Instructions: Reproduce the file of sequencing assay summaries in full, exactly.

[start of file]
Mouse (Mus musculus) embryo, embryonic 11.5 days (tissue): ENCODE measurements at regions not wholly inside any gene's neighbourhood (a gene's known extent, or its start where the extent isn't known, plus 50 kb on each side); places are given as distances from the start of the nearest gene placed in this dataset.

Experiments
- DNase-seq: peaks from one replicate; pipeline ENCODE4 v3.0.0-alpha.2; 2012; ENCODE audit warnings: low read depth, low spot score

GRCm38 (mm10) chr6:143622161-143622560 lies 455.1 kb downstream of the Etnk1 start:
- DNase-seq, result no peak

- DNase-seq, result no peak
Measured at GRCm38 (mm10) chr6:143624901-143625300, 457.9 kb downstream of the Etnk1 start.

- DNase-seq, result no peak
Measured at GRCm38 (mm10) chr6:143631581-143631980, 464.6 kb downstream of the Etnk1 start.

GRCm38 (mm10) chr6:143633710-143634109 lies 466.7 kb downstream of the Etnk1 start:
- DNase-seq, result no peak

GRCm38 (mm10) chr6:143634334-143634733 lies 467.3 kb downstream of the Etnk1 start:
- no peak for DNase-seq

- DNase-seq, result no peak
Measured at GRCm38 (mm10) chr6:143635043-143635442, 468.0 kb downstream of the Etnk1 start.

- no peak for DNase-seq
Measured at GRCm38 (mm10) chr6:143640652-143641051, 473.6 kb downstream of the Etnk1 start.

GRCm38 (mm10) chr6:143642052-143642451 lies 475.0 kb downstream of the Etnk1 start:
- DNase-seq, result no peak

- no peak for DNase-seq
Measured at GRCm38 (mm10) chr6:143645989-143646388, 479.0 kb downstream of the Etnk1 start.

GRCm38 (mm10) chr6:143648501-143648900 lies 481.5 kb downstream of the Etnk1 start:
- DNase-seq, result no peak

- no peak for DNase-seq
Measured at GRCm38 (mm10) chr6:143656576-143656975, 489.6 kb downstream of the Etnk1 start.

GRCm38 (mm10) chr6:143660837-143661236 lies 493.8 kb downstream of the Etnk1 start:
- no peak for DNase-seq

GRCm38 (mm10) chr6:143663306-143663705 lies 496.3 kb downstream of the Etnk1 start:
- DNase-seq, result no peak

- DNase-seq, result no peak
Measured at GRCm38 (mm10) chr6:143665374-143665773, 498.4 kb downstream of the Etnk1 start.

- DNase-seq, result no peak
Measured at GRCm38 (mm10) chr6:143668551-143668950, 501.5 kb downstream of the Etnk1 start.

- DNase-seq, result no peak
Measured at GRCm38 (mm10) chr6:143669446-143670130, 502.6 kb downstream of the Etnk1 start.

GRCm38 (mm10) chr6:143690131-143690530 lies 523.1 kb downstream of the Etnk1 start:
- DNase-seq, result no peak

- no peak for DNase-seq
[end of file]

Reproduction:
Mouse (Mus musculus) embryo, embryonic 11.5 days (tissue): ENCODE measurements at regions not wholly inside any gene's neighbourhood (a gene's known extent, or its start where the extent isn't known, plus 50 kb on each side); places are given as distances from the start of the nearest gene placed in this dataset.

Experiments
- DNase-seq: peaks from one replicate; pipeline ENCODE4 v3.0.0-alpha.2; 2012; ENCODE audit warnings: low read depth, low spot score

GRCm38 (mm10) chr6:143622161-143622560 lies 455.1 kb downstream of the Etnk1 start:
- DNase-seq, result no peak

- DNase-seq, result no peak
Measured at GRCm38 (mm10) chr6:143624901-143625300, 457.9 kb downstream of the Etnk1 start.

- DNase-seq, result no peak
Measured at GRCm38 (mm10) chr6:143631581-143631980, 464.6 kb downstream of the Etnk1 start.

GRCm38 (mm10) chr6:143633710-143634109 lies 466.7 kb downstream of the Etnk1 start:
- DNase-seq, result no peak

GRCm38 (mm10) chr6:143634334-143634733 lies 467.3 kb downstream of the Etnk1 start:
- no peak for DNase-seq

- DNase-seq, result no peak
Measured at GRCm38 (mm10) chr6:143635043-143635442, 468.0 kb downstream of the Etnk1 start.

- no peak for DNase-seq
Measured at GRCm38 (mm10) chr6:143640652-143641051, 473.6 kb downstream of the Etnk1 start.

GRCm38 (mm10) chr6:143642052-143642451 lies 475.0 kb downstream of the Etnk1 start:
- DNase-seq, result no peak

- no peak for DNase-seq
Measured at GRCm38 (mm10) chr6:143645989-143646388, 479.0 kb downstream of the Etnk1 start.

GRCm38 (mm10) chr6:143648501-143648900 lies 481.5 kb downstream of the Etnk1 start:
- DNase-seq, result no peak

- no peak for DNase-seq
Measured at GRCm38 (mm10) chr6:143656576-143656975, 489.6 kb downstream of the Etnk1 start.

GRCm38 (mm10) chr6:143660837-143661236 lies 493.8 kb downstream of the Etnk1 start:
- no peak for DNase-seq

GRCm38 (mm10) chr6:143663306-143663705 lies 496.3 kb downstream of the Etnk1 start:
- DNase-seq, result no peak

- DNase-seq, result no peak
Measured at GRCm38 (mm10) chr6:143665374-143665773, 498.4 kb downstream of the Etnk1 start.

- DNase-seq, result no peak
Measured at GRCm38 (mm10) chr6:143668551-143668950, 501.5 kb downstream of the Etnk1 start.

- DNase-seq, result no peak
Measured at GRCm38 (mm10) chr6:143669446-143670130, 502.6 kb downstream of the Etnk1 start.

GRCm38 (mm10) chr6:143690131-143690530 lies 523.1 kb downstream of the Etnk1 start:
- DNase-seq, result no peak

- no peak for DNase-seq